SEAT Ibiza hatchback (2008-2017) - MPG, running costs & CO2
The SEAT Ibiza Ecomotive diesel will return more than 80mpg and enjoys free road tax
Thanks to a wide range of engines, there really is a SEAT Ibiza for all budgets. The entry-level engines feel slow, but fuel economy is good and insurance will be cheap. Step up to the more powerful turbocharged engines, and while they're no costlier to fuel or tax, they will be more expensive to insure. In common with other VW Group brands, servicing is pricey, but the SEAT Ibiza should hold its value better than rivals such as the Kia Rio or Hyundai i20.
Resale values for the Ibiza are still not as strong as they are for a Volkswagen Polo, though, but as more buyers come to recognise the stylish yet sensible SEAT's appeal, residuals have been climbing. This means you won't suffer too badly from depreciation when the time comes to sell or trade in.
SEAT Ibiza MPG & CO2
The cost of running a SEAT Ibiza varies quite a bit depending on what engine you choose from the large range on offer. The most economical and efficient version is the eco-friendly 1.4-litre Ecomotive diesel, which has been tuned for maximum economy. Special low-resistance tyres and aerodynamic improvements help it to return a claimed 78.5mpg and emit only 93g/km of CO2, so it’s exempt from road tax if registered before April 2017.
However, you may be better off going for the cheaper standard 1.4-litre TDI diesel, because although this Ibiza isn't tax-free, it still sits in the second-lowest road tax band, so your annual bill will be negligible if it's registered before the end of March 2017. It'll return more than 70mpg and feels just as fast as the Ecomotive.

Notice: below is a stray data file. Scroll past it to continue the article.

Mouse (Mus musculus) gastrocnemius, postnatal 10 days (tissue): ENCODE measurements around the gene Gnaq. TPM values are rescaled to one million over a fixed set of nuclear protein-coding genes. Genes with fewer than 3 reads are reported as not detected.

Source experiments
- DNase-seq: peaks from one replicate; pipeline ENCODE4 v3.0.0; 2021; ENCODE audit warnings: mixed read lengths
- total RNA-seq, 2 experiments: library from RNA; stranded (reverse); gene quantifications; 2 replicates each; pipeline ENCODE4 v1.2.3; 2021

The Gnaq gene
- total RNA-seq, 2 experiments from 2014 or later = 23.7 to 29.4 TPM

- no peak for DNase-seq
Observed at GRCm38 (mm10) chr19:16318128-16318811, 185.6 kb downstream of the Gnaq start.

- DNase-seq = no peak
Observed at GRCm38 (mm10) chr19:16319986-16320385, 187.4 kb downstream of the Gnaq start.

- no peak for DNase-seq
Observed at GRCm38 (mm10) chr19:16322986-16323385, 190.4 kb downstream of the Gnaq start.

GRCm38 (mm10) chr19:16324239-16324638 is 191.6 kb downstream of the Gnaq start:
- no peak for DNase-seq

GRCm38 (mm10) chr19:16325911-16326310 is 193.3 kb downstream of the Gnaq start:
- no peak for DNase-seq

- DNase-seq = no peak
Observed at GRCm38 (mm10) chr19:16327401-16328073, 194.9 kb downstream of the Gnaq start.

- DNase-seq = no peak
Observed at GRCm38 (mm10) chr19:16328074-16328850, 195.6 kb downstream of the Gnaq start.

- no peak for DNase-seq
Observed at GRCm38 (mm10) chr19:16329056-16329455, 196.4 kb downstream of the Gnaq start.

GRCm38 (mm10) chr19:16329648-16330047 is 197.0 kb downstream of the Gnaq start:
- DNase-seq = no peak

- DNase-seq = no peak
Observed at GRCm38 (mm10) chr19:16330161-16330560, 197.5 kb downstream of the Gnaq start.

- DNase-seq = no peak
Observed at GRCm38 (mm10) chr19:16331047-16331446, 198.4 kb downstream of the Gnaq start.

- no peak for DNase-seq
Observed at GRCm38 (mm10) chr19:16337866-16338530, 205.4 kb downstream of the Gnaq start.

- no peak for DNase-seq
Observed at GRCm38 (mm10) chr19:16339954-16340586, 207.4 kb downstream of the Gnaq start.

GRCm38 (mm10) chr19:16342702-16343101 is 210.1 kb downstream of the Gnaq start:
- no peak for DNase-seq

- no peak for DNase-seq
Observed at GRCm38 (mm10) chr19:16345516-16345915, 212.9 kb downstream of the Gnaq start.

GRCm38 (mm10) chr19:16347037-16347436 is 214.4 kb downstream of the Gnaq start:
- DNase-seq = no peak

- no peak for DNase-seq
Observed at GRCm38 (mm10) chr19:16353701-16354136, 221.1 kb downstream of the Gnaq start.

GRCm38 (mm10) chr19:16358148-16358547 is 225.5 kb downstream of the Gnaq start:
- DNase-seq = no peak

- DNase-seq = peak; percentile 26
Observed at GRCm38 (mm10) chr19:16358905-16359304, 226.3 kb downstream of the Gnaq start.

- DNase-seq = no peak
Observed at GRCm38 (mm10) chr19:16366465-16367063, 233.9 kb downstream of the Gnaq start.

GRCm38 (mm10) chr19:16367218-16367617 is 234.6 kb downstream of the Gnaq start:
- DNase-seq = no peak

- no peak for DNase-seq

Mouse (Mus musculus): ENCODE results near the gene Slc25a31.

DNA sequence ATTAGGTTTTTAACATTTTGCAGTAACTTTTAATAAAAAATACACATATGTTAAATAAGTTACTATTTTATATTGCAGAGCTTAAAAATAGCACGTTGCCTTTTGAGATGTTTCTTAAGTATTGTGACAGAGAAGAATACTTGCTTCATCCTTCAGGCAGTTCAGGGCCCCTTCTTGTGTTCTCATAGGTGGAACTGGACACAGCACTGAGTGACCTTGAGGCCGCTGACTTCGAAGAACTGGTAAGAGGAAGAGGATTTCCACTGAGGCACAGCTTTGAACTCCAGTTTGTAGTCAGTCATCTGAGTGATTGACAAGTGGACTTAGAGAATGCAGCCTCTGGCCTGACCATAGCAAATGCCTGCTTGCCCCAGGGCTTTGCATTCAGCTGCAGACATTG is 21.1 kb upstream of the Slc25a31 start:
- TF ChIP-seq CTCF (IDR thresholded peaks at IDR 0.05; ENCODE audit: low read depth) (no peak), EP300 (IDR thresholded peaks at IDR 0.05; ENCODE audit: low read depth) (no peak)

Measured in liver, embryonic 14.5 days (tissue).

Although this is a very impressive line-up of diesels, you shouldn't necessarily discount the petrols, particularly if you don't do a lot of miles per year. The 1.2-litre TSI and 1.4-litre TSI turbocharged engines are a good choice, as they're powerful, refined and offer impressive fuel economy (57.6mpg for the 1.2-litre and 58.9mpg for the 1.4-litre). Elsewhere in the range, a basic but frugal 1.0-litre, three-cylinder engine does 54.3mpg, or 67.3 with 94bhp and a turbocharger.
Choosing the DSG twin-clutch gearbox with these engines has a small negative impact on that fuel economy, but it shouldn't be a major concern.
Smaller-engined Ibizas tend to fall into middling insurance groups, ranging from eight for the basic 1.2-litre, up to nine for the 1.4-litre car. However, choosing one of the more powerful models means you'll pay more per annum for your policy.
The Ibiza's three-year/60,000-mile manufacturer warranty can now be extended to a maximum of five years or 90,000 miles at extra cost – although this still falls short of the unlimited-mileage five-year cover you get as standard with a new Hyundai i20, or the seven-year/100,000-mile cover offered by Kia on the Rio.
The Ibiza's service schedule is straightforward: a dealer visit is due every 10,000 miles or annually – whichever comes sooner.